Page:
Most of us are already familiar with hummingbirds, whether in the flesh or in glorious, birdy dreams of lush tropical rainforests. They are one of the most famous families of birds, and for good reason. Buckets of energy crammed into an exceedingly tiny body, they can fly in every imaginable direction, change colour at will and consistently are treading the thin line between life and death.
Trinidad and Tobago has historically had seventeen species on record, sixteen on Trinidad and six on Tobago. Most of these are common residents and can be seen all year round. Oftentimes even the uncommon to scarce residents play nice, one can easily view fifteen species on a single visit to the twin island republic. Most visible are the ubiquitous Copper-rumped Hummingbirds. Often taken for granted by residents of the islands, these feisty birds are only found within T&T and Venezuela – making them life birds for the majority of visiting birders.
Secretive but widespread, the three species of hermits – Little, Rufous-breasted and Green – are also fairly easy to observe as they feed on various heliconia flowers.
Extremely visible White-necked Jacobins and Black-throated Mangos tussle over canopy feeding rights, both species also frequent artificial feeders quite regularly during the right time of year. The latter species has a penchant for choosing exposed nesting locations, the reasons for which remain unclear.
The diminutive but rather extravagant Tufted Coquette will likely never come to a feeder, but is perfectly content to feed on the abundance of flowering shrubs throughout forested areas on Trinidad.
Some habitat-specialists are overall less common but still dependable within the correct environment. Green-throated Mangos prefer mangrove forests, although they do sometimes wander. White-tailed Goldenthroats require a little more work, as they feed on open savannas and seasonally flooded wet pastures. Even the mighty White-tailed Sabrewing, still listed as Near Threatened but recovering after Hurricane Flora in 1963, is regularly encountered within the rainforests of Tobago.
The mysterious Brown Violetear is the scarcest member of the slate of resident hummingbirds. Some days, it will appear at a hummingbird feeder, feeding alongside the more common species before it returns to the forest to return unannounced some months later.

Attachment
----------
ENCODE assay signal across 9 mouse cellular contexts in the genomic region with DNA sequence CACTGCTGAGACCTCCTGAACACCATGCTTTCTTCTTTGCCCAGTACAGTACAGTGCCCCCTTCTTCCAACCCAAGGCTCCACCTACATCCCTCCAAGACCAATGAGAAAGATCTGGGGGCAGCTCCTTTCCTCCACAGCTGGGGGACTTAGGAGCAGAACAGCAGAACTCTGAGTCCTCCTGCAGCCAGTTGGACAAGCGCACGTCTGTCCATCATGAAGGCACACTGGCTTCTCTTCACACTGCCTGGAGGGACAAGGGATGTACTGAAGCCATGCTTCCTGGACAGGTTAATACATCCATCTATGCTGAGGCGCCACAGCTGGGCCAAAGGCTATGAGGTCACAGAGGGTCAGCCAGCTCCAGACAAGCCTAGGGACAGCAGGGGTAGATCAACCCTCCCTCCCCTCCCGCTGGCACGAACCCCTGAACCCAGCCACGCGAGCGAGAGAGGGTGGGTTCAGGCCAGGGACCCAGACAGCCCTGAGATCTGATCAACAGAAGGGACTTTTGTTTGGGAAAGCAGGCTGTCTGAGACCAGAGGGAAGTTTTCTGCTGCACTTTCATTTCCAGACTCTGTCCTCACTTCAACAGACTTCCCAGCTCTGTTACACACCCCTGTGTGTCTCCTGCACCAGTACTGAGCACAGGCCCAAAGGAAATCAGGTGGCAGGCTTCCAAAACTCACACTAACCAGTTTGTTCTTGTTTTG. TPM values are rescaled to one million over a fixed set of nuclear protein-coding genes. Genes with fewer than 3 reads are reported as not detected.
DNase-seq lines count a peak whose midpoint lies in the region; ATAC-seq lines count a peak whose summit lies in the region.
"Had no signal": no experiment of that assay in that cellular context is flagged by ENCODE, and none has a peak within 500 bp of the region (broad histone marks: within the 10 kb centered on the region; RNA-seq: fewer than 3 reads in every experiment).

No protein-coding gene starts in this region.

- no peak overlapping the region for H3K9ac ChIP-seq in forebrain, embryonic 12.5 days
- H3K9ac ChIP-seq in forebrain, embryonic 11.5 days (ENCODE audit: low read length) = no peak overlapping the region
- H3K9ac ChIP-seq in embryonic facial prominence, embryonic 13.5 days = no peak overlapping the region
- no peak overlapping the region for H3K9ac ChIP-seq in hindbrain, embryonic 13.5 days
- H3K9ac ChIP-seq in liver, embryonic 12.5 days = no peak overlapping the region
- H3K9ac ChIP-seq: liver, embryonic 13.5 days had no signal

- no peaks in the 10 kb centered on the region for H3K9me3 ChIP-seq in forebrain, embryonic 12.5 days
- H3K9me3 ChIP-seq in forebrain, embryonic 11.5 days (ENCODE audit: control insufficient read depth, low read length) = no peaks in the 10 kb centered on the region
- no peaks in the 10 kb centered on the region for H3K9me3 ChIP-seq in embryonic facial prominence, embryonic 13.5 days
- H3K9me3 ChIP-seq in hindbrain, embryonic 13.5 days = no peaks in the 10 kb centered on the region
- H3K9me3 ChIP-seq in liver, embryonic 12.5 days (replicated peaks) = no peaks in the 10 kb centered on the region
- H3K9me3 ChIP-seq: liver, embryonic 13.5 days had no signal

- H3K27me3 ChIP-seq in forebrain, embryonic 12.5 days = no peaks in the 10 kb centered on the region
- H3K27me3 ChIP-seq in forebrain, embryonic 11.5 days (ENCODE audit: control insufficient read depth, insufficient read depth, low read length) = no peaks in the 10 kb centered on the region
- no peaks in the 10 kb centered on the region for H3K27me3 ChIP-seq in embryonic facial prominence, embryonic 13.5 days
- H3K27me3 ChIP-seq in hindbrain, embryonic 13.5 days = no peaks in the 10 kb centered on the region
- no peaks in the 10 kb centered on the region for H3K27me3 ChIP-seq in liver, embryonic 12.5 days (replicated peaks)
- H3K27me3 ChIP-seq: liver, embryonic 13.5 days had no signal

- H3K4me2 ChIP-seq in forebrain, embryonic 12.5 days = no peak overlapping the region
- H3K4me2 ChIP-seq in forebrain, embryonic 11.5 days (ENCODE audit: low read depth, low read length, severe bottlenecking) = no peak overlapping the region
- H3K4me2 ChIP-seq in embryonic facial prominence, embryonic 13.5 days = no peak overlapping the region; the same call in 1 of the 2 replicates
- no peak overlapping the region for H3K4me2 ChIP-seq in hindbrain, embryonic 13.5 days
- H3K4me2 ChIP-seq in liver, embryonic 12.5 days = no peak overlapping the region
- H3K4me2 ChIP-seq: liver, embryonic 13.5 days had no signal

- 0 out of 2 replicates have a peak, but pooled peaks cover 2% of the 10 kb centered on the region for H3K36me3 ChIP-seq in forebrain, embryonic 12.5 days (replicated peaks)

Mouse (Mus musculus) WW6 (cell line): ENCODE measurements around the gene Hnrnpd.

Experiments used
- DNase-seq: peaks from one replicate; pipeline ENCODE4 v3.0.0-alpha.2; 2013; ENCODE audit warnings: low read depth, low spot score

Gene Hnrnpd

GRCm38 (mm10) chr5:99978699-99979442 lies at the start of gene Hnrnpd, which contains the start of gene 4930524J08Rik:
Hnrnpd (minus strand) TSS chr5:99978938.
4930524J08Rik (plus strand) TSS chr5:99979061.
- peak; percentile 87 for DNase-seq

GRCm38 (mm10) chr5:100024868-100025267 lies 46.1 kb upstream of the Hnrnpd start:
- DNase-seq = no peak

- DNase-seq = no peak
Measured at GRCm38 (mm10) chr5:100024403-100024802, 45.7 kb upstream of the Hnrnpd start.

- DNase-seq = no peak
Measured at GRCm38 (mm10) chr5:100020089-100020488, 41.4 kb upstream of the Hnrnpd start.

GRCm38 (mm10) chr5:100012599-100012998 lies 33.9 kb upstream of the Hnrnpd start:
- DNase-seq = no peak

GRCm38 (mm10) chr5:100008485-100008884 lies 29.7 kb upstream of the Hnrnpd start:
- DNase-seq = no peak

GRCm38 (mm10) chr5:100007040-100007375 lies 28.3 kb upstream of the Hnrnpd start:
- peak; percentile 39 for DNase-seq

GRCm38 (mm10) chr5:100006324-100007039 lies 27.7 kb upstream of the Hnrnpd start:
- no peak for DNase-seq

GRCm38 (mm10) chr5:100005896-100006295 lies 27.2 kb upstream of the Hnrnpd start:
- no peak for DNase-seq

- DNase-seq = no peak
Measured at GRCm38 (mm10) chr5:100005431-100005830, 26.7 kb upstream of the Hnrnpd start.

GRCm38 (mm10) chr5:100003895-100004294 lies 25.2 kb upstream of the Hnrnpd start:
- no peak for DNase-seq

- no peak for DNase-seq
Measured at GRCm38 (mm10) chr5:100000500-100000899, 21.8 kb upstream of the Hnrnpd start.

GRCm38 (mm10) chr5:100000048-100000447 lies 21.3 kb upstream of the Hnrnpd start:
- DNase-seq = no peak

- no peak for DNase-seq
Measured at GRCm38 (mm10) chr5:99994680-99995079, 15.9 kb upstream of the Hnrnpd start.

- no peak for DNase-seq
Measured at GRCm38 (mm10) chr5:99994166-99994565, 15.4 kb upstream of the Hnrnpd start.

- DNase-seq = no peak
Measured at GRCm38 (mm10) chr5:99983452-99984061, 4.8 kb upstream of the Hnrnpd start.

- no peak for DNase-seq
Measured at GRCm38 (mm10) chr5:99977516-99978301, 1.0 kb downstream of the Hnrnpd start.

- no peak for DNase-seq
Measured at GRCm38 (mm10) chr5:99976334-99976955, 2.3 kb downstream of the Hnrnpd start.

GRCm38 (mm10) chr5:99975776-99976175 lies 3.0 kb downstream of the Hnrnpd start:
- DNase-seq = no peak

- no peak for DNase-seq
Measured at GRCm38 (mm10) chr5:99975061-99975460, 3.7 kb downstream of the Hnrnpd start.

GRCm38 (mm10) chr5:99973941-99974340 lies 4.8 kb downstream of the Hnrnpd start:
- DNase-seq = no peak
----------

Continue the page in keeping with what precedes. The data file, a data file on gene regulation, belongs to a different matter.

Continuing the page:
As far as migratory species goes, T&T has only one – and it is possibly the most sought after. Fortunately, the Ruby Topaz shines brightly within forests, wetlands and even suburban gardens on both islands.
As you may have gathered by now, finding hummingbirds within T&T is pretty much a walk in the park. Up to a point. Within a couple years of birding in T&T I had made it to sixteen out of the seventeen, and as the years ticked by I began to try to come to terms with the unsettling thought of missing a single species of hummingbird. Five years after I had started my journey, I got the call that a Rufous-shafted Woodstar was showing well at Asa Wright Nature Centre. I was there in less than two hours, and finally my hummingbird list was at 100%.
No more than two weeks later – I kid you not – an Amethyst Woodstar was sighted at another hummingbird garden only a few miles away. This one I didn’t catch, and frustratingly returned to my previous state of all-but-one.
Luckily for me, a single Amethyst Woodstar repeated his visit in subsequent years and I eventually managed intimate views at renowned hummingbird gallery Yerette – while sipping coffee and wearing flip-flops.
Then, in late 2019, my world was rocked again by yet another new hummingbird. Ridiculously common in its home range of northern South America, no-one had ever seen a Glittering-throated Emerald here before, and I was determined to be among those who laid eyes on it. This bird – likely a single bird – showed quite well at Yerette for a few days then presumably moved on to better things.
Presently, the tally of hummingbirds in T&T stands at nineteen. Which will be the twentieth? And why are these new species suddenly being recorded? Climate change? Habitat loss? Bad weather? More hummingbird feeders? More observers? A combination of all of these?